INFORMATION FROM THE HEALTH OFFICE
HORACE MANN SCHOOL
Lee-Ann Halbert, R.N., School Nurse
Signs & Symptoms
Fifth Disease (Erythema
Infectiosum) is a viral illness caused by parvovirus B19. It begins with a
low-grade fever, headache, and mild respiratory symptoms (a stuffy or
runny nose like a common cold). These symptoms pass, and the illness
seems to be gone, until a rash appears 6 to 11 days later.
This rash classically begins on the face as a facial flushing that give
the child a "slapped cheek" appearance. The rash quickly spreads as
red blotches, extending down to the trunk and to the arms and legs, but
usually sparing the palms and soles of the feet. AS the centers of
the blotches begin to clear, the rash takes on a lacy net-like appearance.
Older children and adults sometimes complain that the rash itches, but most children with a rash caused by Fifth Disease do not look sick and have no fever. It usually takes one to three weeks for the rash to clear up totally, and it may seem to get better or worse at any time during this period.
Certain stimuli seem to reactivate the rash including sunlight, heat, exercise, stress. Other symptoms sometimes seen with Fifth Disease include swollen glands, red eyes, sore throat, diarrhea, and unusual rashes that look like blisters or bruises. In some cases, especially in adults and older teens, and attack of Fifth Disease may be followed by swelling or pain in the joints. The hands, wrists, knees, and ankles are most often affected.
Some children with specific blood disorders may become significantly ill when they have an infection with parvovirus B19. Parovirus B19 temporarily can suppress the body's production of red blood cells. Under usual conditions, this would not be noticed. But children who need to have a high production rate of new blood cells - such as those with sickle cell anemia - can become severely anemic if their red blood cell production is slowed by the effects of the virus. These children can become very pale, with a rapid pulse and abnormally fast breathing. They look sick, have fever and malaise (a generally ill feeling), and are lethargic, but they very rarely have the rash seen in Fifth Disease.
Description: Fifth Disease is a viral illness caused by Parvovirus B19. It occurs everywhere in the world, especially in school children between the ages of 5 and 15. Community outbreaks of Fifth Disease tend to happen in late winter or early spring, but there may also be sporadic cases of Fifth Disease throughout the year. The name "fifth", incidentally, is historic. This infection was counted among the five classical common infections of childhood. ("first, second, third, fourth, FIFTH!")
Studies show that from 40%-60% of adults worldwide have laboratory evidence of a past B19 infection, but most of these adults cannot remember having had symptoms of Fifth Disease. This leads experts to believe that most people with a B19 infection have either very mild symptoms or no symptoms at all.
B19 spreads from person to person in fluids from the mouth and throat of someone with a B19 infection, especially via large droplets from coughs and sneezes. In households where a child had Fifth Disease, another family member catches the infection in 15%-30% of cases. Mothers and classmates of children with Fifth Disease seem to be at special risk of catching the infection.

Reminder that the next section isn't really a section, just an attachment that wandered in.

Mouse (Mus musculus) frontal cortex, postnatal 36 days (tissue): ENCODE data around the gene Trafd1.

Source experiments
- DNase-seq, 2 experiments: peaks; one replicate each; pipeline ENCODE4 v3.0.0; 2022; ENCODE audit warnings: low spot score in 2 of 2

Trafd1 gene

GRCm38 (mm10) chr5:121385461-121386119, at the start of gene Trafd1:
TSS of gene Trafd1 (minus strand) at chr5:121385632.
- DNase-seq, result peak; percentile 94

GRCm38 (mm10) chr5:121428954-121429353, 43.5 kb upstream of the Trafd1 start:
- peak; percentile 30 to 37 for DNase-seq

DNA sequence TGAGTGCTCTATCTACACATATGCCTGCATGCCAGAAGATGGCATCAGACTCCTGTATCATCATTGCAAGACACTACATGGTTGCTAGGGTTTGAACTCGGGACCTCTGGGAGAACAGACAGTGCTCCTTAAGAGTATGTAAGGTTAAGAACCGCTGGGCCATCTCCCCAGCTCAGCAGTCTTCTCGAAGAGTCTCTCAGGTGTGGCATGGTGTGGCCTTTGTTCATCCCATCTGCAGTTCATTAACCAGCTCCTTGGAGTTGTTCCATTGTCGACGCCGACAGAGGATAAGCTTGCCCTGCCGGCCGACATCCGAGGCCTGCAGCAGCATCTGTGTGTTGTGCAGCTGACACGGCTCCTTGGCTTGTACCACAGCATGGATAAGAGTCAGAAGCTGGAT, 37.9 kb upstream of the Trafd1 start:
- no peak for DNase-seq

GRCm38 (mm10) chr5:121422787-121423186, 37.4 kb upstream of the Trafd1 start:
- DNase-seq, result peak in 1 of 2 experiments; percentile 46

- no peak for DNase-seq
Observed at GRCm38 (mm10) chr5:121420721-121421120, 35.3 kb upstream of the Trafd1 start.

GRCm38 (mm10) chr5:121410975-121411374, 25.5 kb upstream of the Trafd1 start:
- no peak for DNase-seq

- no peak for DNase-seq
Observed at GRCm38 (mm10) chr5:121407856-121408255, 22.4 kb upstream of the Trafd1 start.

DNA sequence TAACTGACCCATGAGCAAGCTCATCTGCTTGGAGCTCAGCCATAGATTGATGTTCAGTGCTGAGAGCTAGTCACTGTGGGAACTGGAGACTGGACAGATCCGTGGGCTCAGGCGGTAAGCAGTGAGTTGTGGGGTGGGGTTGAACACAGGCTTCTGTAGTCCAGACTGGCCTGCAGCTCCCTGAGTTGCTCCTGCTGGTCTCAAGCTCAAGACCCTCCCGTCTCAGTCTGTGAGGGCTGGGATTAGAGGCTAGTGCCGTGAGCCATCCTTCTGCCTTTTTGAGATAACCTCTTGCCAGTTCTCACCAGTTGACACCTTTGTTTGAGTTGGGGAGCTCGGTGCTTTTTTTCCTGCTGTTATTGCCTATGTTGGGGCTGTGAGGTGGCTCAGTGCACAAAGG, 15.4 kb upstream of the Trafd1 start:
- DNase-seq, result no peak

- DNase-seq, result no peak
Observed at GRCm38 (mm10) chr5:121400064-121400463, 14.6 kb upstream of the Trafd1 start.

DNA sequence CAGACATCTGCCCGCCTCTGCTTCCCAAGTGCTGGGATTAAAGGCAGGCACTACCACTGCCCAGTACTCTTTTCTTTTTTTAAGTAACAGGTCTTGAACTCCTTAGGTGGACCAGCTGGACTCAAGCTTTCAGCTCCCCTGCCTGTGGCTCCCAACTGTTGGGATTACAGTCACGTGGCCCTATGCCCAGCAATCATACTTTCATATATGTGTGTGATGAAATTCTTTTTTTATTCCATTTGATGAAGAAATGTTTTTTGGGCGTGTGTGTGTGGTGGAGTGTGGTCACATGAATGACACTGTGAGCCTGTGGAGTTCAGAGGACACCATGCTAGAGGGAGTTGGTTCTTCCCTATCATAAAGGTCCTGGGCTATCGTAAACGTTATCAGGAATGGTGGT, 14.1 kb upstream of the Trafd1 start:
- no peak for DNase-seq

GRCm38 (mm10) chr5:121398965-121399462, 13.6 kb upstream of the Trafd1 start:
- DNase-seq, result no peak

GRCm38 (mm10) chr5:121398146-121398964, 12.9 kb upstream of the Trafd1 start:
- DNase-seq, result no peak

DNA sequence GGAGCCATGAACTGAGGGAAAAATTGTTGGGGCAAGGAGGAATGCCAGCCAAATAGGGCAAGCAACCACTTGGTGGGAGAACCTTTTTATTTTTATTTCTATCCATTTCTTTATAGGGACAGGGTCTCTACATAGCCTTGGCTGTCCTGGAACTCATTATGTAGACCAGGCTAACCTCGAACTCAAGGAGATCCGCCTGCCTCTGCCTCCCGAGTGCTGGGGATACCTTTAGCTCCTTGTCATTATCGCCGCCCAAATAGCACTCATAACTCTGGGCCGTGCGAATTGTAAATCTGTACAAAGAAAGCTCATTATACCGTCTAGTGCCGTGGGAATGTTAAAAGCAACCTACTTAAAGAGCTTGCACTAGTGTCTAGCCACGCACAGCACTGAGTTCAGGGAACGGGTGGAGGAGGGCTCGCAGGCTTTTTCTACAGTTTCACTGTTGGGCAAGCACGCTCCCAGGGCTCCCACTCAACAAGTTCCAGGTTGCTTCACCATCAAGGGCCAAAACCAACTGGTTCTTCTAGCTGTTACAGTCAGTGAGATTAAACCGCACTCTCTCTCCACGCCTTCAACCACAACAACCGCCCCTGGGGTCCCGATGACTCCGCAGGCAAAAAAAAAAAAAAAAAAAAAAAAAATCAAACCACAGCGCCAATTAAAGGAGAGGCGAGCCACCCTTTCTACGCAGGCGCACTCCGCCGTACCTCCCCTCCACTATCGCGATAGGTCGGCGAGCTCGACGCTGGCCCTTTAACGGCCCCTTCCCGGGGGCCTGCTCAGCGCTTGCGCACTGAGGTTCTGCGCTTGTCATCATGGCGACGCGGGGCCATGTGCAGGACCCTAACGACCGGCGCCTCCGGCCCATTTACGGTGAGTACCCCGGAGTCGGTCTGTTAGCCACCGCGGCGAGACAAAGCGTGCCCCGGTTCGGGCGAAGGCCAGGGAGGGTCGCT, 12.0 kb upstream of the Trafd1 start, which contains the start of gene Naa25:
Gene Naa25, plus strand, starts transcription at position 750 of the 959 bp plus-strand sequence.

PLEASE NOTE, A PREGNANT WOMAN WHO HAS A B19 INFECTION MAY PASS THE VIRUS ON TO HER UNBORN CHILD. IN MOST CASES, THIS CAUSES NO LASTING PROBLEMS FOR THE BABY, BUT RARELY, THE FETUS MAY BE INFECTED IF THE MOTHER HAS THE INFECTION DURING THE FIRST TRIMESTER.
Prevention: There is no vaccine for Fifth Disease, and researchers do not recommend giving immune globulin to those who have been exposed to it. Since the rash of Fifth Disease is a reaction of the body's immune system AFTER a B19 infection, isolating someone with a Fifth Disease rash will not prevent spread of the infection because the virus is probably already gone. By the time the Fifth Disease rash is obvious, the person usually is not contagious.
Incubation: The incubation period for Fifth Disease ranges from 4 to 28 days, with the average being 16 or 17 days.
Duration: The Fifth Disease rash usually lasts 1-3 weeks. In older children and adults, when joint swelling and pain follow the disease, joint symptoms have lasted from a few months to over four years.
Contagiousness: Persons with Fifth Disease infection can spread the virus in fluids from the mouth and throat beginning 7-11 days after they were exposed to the illness. This contagious period falls either during the incubation period or during the time when they have only mild respiratory symptoms (before the rash). Since the Fifth Disease rash is an immune reaction AFTER the infection passes, a child with Fifth Disease rash is usually not contagious.
Home Treatment: Usually, children with Fifth Disease feel fairly well and need little home treatment. Since the Fifth Disease infection is typically identified by its rash, AFTER fever and mild cold symptoms have passed, there may be little to treat except any discomfort from the rash itself. If your child has itching from the Fifth Disease rash, ask your doctor about which lotions or creams might best relieve the discomfort.
Professional Treatment: Fifth Disease is caused by a virus and cannot be treated with the antibiotics used to treat bacterial infections. Although antiviral medicines exist, they are not used to treat Fifth Disease. In most instances, Fifth Disease is such a mild illness that no medicine is necessary.
REMEMBER, IF YOU ARE PREGNANT AND DEVELOP ANY TYPE OF RASH, CALL YOUR OBSTETRICIAN IMMEDIATELY. IF YOU ARE PREGNANT AND HAVE BEEN EXPOSED TO SOMEONE WITH FIFTH DISEASE, OR TO ANYONE WHO HAS AN UNUSUAL RASH, ALSO CALL YOUR OBSTETRICIAN.
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